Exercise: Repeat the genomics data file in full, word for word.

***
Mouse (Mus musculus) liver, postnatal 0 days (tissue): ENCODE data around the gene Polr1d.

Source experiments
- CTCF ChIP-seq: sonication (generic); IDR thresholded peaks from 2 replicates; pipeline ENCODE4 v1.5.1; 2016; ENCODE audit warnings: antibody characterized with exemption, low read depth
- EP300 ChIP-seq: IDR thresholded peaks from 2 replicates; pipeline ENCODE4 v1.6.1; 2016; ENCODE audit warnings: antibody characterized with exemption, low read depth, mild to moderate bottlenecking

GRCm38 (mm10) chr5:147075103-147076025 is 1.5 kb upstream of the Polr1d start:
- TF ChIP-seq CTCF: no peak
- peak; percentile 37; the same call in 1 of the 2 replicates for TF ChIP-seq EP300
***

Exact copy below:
Mouse (Mus musculus) liver, postnatal 0 days (tissue): ENCODE data around the gene Polr1d.

Source experiments
- CTCF ChIP-seq: sonication (generic); IDR thresholded peaks from 2 replicates; pipeline ENCODE4 v1.5.1; 2016; ENCODE audit warnings: antibody characterized with exemption, low read depth
- EP300 ChIP-seq: IDR thresholded peaks from 2 replicates; pipeline ENCODE4 v1.6.1; 2016; ENCODE audit warnings: antibody characterized with exemption, low read depth, mild to moderate bottlenecking

GRCm38 (mm10) chr5:147075103-147076025 is 1.5 kb upstream of the Polr1d start:
- TF ChIP-seq CTCF: no peak
- peak; percentile 37; the same call in 1 of the 2 replicates for TF ChIP-seq EP300